Because it’s Halloween, Chartroose and Jack are hosting a H.P. Lovecraft short story contest. I had never read a Lovecraft story (and I doubt I ever will again), but I’m always up for a challenge. So I did a little homework and I choose the story Nyarlathotep to
plagiarize imitate honor. Seriously…there’s not much originality going on in my story. I pretty much kept the structure of the story and changed words as needed. It is totally intended to be a ridiculous spoof, as I fully recognize my inability to write a story on my own. I would suggest reading the original first, so you can fully appreciate the mood I was going for.
And I’d like to thank Chartroose for acting as my muse.
Chartroose… the unrivaled book blogger… Softdrink is the last… Softdrink will tell Google Reader…
I do not recall precisely when it began, but it was neither yesterday nor tomorrow. The blogosphere was abysmal. To a universal canon of drear and dolorous posts was added a voice of unparalleled power; a voice near yet far, such a blogger as may be imagined only in the most nightmarish of nightmares. I recall that book bloggers were gallavanting about with a feeling of ennui, and a general sense of malaise enveloped feed readers everywhere. There were whispers of an upstart, of a prophecy told on WordPress and spread to Blogger and LiveJournal. A furtive comment here and there told of a blogger both fierce and fiercesome. There were IMs and emails exchanged warning of the advent of one such had never been seen or read before. Posts hinted of what might come, yet no one was able to express the fear and doom and gloom that had fallen upon the internets. Worms and viruses were rampant and infiltrated the most secure of systems. The blue screen of death destroyed thousands of computers. Bloggers huddled at their desks imagining the dark time ahead. Everyone felt that the world of book reviews had passed from their control into the grasp of this unknown typist.
And it was then that Chartroose came out of the bookstore. Who she was, none could tell, but she was bookish and looked like a librarian. The book bloggers knelt when they saw her, yet none could say why. She said she had risen up out of the mire of her to be read pile, and that she had heard messages from authors not yet published. Into this community of bloggers came Chartroose, snarky, sly, and snide, always buying strange books of obscurity and obfuscation and brainwashing other bloggers into reading them. She spoke much of Geek Love and Lovecraft and gave giveaways of such magnificence, which sent her readers away slobbering and slavering, and speechless, yet which swelled her fame to exceeding magnitude. Bloggers advised one another to read Bloody Hell It’s a Book Barrage, and shuddered. And where Chartroose went, comments were left, and the blogosphere resounded with the screams of readers. Never before had the demonic screeches been such a public problem; now the comment moderators almost wished they could forbid posting in the small hours.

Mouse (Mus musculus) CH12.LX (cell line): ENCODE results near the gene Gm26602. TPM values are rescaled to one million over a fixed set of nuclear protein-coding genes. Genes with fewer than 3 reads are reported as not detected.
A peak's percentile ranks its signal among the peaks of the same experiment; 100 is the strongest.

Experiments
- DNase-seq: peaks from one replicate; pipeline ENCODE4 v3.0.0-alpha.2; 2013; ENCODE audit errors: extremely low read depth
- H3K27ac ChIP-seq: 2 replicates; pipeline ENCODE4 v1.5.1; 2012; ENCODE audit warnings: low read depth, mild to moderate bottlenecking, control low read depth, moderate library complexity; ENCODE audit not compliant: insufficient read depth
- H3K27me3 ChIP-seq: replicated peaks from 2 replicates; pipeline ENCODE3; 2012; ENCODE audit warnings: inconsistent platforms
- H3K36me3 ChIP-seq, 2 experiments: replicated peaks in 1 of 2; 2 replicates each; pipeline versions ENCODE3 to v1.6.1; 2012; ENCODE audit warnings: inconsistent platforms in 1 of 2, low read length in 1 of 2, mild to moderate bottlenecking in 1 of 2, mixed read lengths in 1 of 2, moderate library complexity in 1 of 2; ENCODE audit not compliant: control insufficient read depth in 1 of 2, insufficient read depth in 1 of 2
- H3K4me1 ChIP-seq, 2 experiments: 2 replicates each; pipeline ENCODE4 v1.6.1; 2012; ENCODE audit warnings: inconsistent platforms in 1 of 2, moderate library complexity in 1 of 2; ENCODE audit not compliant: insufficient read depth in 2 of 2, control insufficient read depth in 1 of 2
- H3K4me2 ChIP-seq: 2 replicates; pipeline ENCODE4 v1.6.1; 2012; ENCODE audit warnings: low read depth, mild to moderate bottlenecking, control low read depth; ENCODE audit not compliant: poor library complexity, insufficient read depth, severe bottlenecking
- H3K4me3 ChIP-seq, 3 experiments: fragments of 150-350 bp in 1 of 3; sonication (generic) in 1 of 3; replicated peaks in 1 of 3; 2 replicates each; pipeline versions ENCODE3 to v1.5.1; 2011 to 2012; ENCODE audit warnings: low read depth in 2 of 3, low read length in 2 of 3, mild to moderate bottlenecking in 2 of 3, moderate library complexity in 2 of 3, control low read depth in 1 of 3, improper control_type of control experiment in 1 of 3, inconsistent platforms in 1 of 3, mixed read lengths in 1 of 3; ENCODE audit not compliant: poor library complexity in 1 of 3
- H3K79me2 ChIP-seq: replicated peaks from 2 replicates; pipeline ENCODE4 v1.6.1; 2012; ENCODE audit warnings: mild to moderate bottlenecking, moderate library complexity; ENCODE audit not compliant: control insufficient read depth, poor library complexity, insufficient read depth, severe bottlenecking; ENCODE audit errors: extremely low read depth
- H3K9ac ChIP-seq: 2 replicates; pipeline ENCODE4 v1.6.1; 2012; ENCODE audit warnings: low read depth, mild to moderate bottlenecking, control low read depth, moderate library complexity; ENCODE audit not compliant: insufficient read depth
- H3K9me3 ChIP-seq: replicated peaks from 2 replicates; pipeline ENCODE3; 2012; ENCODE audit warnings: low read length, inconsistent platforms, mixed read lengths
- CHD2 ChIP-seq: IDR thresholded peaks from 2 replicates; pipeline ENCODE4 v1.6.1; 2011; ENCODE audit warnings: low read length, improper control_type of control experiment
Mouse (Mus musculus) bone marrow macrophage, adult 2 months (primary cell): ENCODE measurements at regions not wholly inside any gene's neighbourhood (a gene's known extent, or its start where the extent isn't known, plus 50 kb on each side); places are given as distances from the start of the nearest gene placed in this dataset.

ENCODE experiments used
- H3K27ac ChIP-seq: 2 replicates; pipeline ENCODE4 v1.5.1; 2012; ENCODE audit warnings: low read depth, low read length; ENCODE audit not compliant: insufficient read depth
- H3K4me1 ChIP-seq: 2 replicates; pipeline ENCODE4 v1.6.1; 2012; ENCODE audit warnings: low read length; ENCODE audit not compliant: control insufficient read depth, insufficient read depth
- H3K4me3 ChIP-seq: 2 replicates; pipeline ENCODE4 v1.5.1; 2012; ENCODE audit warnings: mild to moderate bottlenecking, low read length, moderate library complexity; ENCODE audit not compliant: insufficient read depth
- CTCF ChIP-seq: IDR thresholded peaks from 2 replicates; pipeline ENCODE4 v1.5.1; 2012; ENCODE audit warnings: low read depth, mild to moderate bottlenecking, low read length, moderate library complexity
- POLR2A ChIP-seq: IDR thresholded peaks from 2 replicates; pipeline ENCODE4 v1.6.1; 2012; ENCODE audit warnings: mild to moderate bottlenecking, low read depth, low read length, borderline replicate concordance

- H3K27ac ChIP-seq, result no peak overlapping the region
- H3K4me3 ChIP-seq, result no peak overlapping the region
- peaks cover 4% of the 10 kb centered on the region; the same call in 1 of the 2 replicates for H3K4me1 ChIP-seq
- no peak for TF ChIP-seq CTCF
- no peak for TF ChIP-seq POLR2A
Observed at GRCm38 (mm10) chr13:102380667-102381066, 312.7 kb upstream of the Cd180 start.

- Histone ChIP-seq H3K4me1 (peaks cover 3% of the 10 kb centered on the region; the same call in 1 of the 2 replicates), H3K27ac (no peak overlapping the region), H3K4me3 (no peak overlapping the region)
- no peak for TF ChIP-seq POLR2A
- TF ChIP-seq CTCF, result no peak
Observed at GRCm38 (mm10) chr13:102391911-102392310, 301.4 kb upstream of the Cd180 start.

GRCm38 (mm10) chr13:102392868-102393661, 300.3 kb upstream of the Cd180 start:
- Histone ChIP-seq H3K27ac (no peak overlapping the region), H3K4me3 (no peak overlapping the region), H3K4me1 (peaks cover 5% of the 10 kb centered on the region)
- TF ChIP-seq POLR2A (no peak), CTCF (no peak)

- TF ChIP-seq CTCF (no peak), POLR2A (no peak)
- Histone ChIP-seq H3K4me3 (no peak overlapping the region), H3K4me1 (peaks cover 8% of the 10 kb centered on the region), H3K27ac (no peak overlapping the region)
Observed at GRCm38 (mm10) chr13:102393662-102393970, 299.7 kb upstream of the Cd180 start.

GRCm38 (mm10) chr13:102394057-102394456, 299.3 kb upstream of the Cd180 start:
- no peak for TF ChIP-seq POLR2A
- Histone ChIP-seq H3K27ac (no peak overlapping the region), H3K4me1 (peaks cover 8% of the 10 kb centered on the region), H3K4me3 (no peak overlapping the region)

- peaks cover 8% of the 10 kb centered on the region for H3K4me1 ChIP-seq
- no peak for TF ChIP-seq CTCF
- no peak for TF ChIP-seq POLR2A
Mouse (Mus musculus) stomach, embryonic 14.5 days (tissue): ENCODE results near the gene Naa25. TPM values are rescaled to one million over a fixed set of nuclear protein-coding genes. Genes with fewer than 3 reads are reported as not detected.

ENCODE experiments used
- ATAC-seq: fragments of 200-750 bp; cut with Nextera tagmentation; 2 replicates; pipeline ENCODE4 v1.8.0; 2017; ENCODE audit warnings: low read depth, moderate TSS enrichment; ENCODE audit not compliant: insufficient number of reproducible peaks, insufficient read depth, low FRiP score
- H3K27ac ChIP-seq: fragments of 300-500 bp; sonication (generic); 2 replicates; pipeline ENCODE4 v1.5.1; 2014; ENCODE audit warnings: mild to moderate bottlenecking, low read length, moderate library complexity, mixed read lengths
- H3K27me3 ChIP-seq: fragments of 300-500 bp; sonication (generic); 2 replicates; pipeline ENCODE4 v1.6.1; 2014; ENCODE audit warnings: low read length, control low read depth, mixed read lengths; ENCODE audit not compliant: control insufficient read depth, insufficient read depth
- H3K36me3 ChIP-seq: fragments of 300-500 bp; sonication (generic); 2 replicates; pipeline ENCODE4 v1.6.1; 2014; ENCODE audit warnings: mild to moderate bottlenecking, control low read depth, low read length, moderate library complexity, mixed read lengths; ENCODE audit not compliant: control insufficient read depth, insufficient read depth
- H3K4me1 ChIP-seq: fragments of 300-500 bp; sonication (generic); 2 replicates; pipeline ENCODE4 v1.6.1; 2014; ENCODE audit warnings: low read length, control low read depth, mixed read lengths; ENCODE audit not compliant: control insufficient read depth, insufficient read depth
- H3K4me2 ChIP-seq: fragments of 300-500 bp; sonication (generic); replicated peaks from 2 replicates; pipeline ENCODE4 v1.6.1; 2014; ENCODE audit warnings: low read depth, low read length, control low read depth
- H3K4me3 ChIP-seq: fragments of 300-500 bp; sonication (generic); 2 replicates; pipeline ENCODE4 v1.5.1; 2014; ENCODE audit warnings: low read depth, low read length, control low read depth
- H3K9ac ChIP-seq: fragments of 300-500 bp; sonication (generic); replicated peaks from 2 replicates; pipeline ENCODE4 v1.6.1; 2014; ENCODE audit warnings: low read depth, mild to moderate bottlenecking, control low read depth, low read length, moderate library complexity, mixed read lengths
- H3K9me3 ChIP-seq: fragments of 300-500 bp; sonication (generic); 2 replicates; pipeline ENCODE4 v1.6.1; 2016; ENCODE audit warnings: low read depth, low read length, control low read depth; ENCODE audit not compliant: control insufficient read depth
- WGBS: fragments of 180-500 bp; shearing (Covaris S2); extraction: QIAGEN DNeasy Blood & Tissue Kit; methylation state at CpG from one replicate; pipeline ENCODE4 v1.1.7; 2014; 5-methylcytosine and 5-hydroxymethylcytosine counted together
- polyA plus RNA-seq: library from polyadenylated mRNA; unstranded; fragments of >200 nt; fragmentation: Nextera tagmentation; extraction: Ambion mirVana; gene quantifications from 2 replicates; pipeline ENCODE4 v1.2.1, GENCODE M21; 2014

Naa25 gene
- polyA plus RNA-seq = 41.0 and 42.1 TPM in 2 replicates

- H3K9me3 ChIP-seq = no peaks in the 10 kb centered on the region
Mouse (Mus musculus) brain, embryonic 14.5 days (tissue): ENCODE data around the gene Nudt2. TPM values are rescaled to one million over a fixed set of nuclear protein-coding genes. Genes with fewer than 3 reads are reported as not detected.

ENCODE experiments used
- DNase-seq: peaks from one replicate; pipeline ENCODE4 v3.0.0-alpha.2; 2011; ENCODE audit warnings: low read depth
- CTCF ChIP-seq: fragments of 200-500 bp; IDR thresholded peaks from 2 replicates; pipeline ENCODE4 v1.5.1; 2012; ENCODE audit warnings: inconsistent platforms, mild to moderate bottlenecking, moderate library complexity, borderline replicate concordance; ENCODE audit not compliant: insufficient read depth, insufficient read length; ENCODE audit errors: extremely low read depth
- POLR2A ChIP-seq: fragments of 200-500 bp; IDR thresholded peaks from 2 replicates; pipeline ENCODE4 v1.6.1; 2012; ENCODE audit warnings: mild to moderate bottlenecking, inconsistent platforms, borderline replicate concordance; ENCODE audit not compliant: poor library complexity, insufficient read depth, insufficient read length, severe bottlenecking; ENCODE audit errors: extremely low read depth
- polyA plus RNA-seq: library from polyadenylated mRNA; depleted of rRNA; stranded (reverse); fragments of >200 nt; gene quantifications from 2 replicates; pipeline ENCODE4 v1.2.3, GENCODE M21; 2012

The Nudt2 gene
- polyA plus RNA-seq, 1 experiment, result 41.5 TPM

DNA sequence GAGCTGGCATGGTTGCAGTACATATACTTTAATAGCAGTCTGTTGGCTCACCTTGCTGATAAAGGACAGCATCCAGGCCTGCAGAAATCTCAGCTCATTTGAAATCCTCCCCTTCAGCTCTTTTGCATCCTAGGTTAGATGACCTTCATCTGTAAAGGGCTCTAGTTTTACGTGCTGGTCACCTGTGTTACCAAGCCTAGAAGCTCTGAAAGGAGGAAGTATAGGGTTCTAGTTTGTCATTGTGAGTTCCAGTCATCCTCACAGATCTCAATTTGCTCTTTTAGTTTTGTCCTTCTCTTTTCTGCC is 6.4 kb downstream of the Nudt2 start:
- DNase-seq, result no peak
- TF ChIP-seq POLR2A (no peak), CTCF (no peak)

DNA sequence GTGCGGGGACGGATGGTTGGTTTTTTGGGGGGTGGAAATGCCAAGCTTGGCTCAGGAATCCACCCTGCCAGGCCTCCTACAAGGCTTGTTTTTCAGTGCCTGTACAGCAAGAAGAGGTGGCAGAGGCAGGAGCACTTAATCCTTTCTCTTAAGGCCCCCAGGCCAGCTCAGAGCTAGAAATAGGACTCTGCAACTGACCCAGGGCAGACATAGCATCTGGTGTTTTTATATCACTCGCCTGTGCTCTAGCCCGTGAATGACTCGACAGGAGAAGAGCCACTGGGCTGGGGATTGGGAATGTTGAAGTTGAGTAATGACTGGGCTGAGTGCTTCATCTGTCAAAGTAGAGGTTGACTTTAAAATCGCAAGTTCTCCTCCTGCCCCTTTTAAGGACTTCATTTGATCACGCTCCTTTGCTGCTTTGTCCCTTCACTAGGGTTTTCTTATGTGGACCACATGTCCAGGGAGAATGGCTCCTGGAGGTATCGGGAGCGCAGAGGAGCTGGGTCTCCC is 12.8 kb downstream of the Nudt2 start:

I remember when Chartroose came to my blog. I had witnessed the comments left elsewhere and was strangely compelled by the dark wisdom shared by Chartroose. The comments were alluring and I was drawn into the mystical archives of Bloody Hell. My friends had said the posts were both fearsome and beauteous, and I would read of books my mind could not fathom. None but Chartroose dared to read Geek Love and Henry Orient. I heard it hinted that Chartroose knew Mother Goose and Cookie Monster, legendary creatures no one save Chartroose had ever beheld.
It was a dark and stormy night when I went through the wind and the rain with the maddening crowds to lay my eyes upon the mystery that was Chartroose. We forged through the stacks of the library and into the misty room, not even stopping at New Releases. I saw Cookie and Elmo and Muppets galore peering out over the crowd. I saw fairy tale creatures leap to life from the pages of their books. I saw the crowd battling with disbelief and fear and immense awe. I saw Chartroose. She drove us out of the library, down the winding, jagged stairs into the wet, dry, crowded, empty streets. I screamed that she could not delete my blog, I would never stop blogging, and others lent their voice to my hue and cry. We vowed that we would overcome.
I am convinced we felt something emerge from the slimy depths of the sewer. It herded us back into the library, which was lit only by the bluish glow emitted by the computer screens. We took our places at the carrels and began to type. I noticed one man’s fingers had become talons, with long wickedly pointed nails that impeded not his rhythmic, sonorous, monotonous tapping upon the keyboard. Another man, awash in the murky aura of his computer, disintegrated into dusty motes of nothingness. Myself, I was able to sneak furtively, stealthily away, until I stood alone at the circulation desk, accompanied only by the lingering wails of vanquished readers and bloggers.
Mind numbingly vacuous, heart-stoppingly heart rending, only the readers that were will know. Books held in appendages that are no longer hands, gazed upon by orbs that are no longer eyes. Beyond the libraries lurk ghosts of authors not read, writers not published. Through this wasteland of the blogosphere the muffled crinkling of pages and echoes of the clackity-clack of keyboards; the muttered recitations of Stoker and Poe and Gaiman; and the catatonic blog-oyles whose voice is now Chartroose.